By Casey Michel
By Dianna Wray
By Dianna Wray
By Sean Pendergast
By Casey Michel
By Cory Garcia
By Jeff Balke
By Craig Malisow
Marvin Hoffman recalls giving David Cohen a ride to the airport in the fall of 1993 after a presentation to a committee planning what would become the Rice School. Cohen, an expert on experimental schools from the University of Michigan, was the latest in a string of high-powered specialists brought in to help brainstorm the project, which was being developed as a partnership between Rice University and the Houston Independent School District.
Joan Raymond, who by that time had been forced out as HISD's superintendent by a board fed up with her abrasive style of management, had thought up the project as a solution to overcrowding at West University Elementary and other nearby schools. The district had been fighting a losing battle to keep affluent white parents and their children from defecting to private schools and stripping the already patchy veneer of integration from the sprawling district.
"On the way back to the airport, I was still at my most optimistic and most enthusiastic phase," says Hoffman, who was then a professor of clinical education at Rice University and a coordinator of the Writers in the Schools program for HISD.
A veteran of assignments at the T.H. Rogers School and Jones High in HISD, Hoffman is an advocate of teaching techniques that empower students and allow them a measure of control in structuring their own curriculum and learning environments. The promise of the Rice School to let students learn at their own pace in mixed-age classes had attracted his interest. Indeed, Hoffman became one of the early Rice University representatives on the planning team, and one of the most enthusiastic. As the planning moved toward reality, the Rice School was conceived as a showcase, both for the prestigious private university and the beleaguered public school district, one that would offer state-of-the-art instructional methods on a state-of-the-art campus.
But back in 1992, two years before the doors would swing open at the Rice School, David Cohen was having none of Hoffman's pie-eyed optimism.
"He said," recalls Hoffman, " 'You know, Marvin, ventures like this seldom succeed.'
"I was so devastated and really angry with him at that point. I didn't want to hear that," says Hoffman with the resignation of hindsight. "But God, he was right."
At least so far. When the 1997-'98 school year opened this week, the Rice School was under its fourth principal in as many years. Few of the teachers who helped launch the school in 1994 were still on hand. Affluent parents have pulled their children from the school in droves, with some complaining that its freeform "integrated" curriculum neglected basic reading and math skills. And just a few weeks ago, the Texas Education Agency ranked the Rice School the only "low performing" elementary in the width and breadth of HISD. While that rating is somewhat misleading, based as it is on the performance of the school's economically disadvantaged students on the Texas Assessment of Academic Skills, it was still a major embarrassment for the school district and served to underscore the gap between the children of affluent white parents and minority students that the Rice School was designed to bridge.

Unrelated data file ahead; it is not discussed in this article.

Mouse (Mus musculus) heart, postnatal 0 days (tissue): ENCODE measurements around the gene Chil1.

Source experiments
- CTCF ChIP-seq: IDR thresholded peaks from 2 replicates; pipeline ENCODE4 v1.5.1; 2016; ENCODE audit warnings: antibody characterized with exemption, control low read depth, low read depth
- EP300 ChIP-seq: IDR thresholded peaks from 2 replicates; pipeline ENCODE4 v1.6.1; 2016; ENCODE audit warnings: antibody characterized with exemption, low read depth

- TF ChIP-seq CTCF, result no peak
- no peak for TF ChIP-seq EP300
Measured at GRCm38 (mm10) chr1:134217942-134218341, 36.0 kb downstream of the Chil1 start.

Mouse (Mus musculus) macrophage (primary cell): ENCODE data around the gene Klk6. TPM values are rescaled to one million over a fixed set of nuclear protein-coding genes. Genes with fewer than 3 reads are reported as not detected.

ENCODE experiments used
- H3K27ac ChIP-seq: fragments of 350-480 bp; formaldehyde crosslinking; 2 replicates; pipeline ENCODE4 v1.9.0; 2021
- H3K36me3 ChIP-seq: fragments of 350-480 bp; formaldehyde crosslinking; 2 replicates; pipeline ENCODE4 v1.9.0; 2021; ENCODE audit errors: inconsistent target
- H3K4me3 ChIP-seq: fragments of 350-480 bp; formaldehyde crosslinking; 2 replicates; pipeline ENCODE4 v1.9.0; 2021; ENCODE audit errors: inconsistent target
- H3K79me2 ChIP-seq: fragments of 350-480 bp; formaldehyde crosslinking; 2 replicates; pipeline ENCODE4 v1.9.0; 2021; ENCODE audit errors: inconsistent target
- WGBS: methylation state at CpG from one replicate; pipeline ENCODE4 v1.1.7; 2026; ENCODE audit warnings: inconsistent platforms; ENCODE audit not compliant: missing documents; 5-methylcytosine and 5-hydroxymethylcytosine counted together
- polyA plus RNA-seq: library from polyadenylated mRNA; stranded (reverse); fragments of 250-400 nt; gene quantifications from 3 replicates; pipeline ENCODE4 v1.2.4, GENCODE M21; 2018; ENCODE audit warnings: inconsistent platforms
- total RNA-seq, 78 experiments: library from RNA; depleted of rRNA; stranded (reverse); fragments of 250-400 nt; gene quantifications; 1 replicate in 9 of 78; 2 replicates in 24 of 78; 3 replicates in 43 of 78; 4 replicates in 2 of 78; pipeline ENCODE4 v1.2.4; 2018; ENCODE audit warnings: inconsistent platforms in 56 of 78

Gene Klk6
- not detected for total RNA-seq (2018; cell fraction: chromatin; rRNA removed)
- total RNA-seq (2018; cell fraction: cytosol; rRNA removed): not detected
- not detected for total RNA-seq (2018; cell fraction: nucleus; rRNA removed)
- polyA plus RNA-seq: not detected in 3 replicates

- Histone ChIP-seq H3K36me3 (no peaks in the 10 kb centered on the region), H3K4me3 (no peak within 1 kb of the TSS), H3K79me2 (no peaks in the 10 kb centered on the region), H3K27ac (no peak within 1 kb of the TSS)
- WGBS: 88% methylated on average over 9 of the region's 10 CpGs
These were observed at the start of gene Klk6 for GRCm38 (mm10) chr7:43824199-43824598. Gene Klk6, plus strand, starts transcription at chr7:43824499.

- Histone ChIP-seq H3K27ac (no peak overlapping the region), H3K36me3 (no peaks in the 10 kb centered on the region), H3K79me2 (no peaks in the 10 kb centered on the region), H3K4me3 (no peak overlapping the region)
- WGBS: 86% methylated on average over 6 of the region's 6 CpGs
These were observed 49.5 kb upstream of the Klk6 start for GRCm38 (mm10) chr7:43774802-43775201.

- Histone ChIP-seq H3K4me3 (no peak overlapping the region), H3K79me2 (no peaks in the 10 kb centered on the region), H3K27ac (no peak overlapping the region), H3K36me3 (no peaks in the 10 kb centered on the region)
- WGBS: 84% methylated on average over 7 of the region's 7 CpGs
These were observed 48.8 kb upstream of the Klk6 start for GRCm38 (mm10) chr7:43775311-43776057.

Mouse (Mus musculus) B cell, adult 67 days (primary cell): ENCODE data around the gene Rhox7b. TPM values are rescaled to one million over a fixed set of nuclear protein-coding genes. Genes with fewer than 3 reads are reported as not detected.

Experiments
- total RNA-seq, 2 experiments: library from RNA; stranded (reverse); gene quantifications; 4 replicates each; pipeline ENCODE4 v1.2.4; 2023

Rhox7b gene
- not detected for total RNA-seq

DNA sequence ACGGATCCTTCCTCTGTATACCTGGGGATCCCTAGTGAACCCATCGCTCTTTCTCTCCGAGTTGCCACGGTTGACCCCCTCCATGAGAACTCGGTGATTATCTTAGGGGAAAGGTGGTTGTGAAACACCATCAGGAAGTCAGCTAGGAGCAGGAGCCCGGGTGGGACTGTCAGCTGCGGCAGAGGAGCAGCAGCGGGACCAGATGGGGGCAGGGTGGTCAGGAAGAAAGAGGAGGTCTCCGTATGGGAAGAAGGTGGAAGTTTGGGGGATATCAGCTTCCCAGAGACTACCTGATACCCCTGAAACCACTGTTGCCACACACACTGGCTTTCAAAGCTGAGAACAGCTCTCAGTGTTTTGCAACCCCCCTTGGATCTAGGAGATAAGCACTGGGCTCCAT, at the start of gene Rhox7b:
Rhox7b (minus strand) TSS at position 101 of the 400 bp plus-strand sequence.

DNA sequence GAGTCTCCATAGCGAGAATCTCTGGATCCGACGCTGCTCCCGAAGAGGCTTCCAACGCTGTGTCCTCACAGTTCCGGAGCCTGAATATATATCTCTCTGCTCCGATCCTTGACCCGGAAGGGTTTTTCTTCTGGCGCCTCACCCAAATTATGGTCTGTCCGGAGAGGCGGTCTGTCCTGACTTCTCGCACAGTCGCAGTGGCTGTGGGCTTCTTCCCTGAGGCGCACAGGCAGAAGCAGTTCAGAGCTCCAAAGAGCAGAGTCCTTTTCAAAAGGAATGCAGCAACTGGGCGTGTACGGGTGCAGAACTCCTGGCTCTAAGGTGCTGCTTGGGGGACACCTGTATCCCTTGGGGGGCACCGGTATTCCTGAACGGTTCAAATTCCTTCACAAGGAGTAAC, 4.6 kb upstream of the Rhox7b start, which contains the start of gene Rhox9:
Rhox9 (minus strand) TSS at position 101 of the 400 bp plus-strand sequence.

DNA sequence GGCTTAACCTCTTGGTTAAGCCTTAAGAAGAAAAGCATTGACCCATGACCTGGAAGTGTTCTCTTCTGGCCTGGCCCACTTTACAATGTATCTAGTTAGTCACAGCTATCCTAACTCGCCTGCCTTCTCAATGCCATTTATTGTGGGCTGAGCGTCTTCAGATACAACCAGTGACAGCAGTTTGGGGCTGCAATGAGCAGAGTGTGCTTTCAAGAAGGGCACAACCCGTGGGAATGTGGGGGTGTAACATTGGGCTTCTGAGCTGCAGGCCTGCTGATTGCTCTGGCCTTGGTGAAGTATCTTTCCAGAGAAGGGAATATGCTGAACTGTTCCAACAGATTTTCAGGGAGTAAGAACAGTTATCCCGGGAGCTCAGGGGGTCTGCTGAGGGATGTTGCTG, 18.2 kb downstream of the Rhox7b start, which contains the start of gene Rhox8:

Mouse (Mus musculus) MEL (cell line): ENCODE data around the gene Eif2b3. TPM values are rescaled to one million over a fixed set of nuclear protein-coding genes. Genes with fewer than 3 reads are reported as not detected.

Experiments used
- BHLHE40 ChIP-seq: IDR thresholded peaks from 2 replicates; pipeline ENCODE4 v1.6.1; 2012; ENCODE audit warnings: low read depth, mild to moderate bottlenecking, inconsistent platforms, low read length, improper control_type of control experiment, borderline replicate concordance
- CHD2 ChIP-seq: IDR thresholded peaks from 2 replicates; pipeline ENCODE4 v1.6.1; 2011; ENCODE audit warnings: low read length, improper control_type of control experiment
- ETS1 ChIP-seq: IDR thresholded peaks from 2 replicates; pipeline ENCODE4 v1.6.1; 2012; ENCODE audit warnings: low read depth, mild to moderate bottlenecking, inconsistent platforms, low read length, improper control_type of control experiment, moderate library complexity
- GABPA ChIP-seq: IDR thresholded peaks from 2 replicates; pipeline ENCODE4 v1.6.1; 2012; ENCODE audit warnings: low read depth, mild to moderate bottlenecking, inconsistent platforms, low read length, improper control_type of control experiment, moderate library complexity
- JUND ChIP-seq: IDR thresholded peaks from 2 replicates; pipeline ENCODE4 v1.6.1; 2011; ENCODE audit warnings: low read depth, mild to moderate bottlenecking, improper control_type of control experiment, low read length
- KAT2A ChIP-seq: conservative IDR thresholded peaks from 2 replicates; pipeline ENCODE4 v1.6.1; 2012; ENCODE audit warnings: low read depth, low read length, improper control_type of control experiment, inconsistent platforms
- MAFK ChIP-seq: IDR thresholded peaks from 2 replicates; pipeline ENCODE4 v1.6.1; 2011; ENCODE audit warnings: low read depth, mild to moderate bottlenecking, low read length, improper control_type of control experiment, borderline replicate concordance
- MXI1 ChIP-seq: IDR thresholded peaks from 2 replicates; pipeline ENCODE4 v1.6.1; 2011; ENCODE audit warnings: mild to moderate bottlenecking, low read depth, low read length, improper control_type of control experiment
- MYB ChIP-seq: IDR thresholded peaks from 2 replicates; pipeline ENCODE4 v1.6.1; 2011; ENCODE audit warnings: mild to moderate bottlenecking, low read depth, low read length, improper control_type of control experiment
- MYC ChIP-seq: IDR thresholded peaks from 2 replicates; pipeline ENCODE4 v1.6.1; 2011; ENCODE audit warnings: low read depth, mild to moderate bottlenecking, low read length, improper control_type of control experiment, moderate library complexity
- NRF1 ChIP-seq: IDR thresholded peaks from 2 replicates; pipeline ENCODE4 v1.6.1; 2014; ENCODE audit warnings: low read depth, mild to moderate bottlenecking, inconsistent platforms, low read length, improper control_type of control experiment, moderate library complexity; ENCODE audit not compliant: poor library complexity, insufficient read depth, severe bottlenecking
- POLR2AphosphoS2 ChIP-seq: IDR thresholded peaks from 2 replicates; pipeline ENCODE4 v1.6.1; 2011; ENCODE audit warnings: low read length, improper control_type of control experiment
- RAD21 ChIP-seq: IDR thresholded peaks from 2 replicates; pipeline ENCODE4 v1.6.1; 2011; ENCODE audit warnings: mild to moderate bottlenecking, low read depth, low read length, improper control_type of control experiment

As with most issues of public education, there is no easy explanation for what went wrong at the Rice School. Certainly, the initial, idealized vision of the school as a technology-rich, individualized learning environment for average students quickly dimmed when confronted by the realities of a giant urban school district. Divisions of race and class, and the often-conflicting demands of the larger community, all contributed to the turmoil that marred the school's first three years. Inside politics at HISD also played a big part. But most of all, the Rice School has been burdened with unreasonable expectations that it would fulfill its promises to parents from day one.
"This is a guinea pig school," says businessman Malcolm Waddell, who has two daughters at the Rice School. "You needed to be aware of that from the beginning."
By the time it opened after five years of planning, there was nothing simple about the Rice School, or the Rice School/La Escuela Rice, as it is formally named. First proposed as a release valve to absorb excess West University children from crowded area elementaries, it had mushroomed into an incredibly complex educational experiment that aspired to be all things to all parties with an interest in its success.
West U parents would be wooed with its heavily promoted ties to Rice University and innovative multi-age classes grouped in "clusters" of classrooms, where children could progress at their own rate and even tutor each other while surrounded by more computers than a private school. Peering from the other side of the tracks, inner-city parents saw a shimmering, safe harbor where their kids would be secure from the violence permeating the hallways and yards of their own neighborhood schools. For Rice University, it offered the opportunity to strengthen the college's ties to the community and see educational theory put into practice.
"There were high expectations -- admittedly unreasonable expectations," acknowledges HISD trustee Don McAdams, whose district includes the area and who has championed the school from the drawing board to the school board.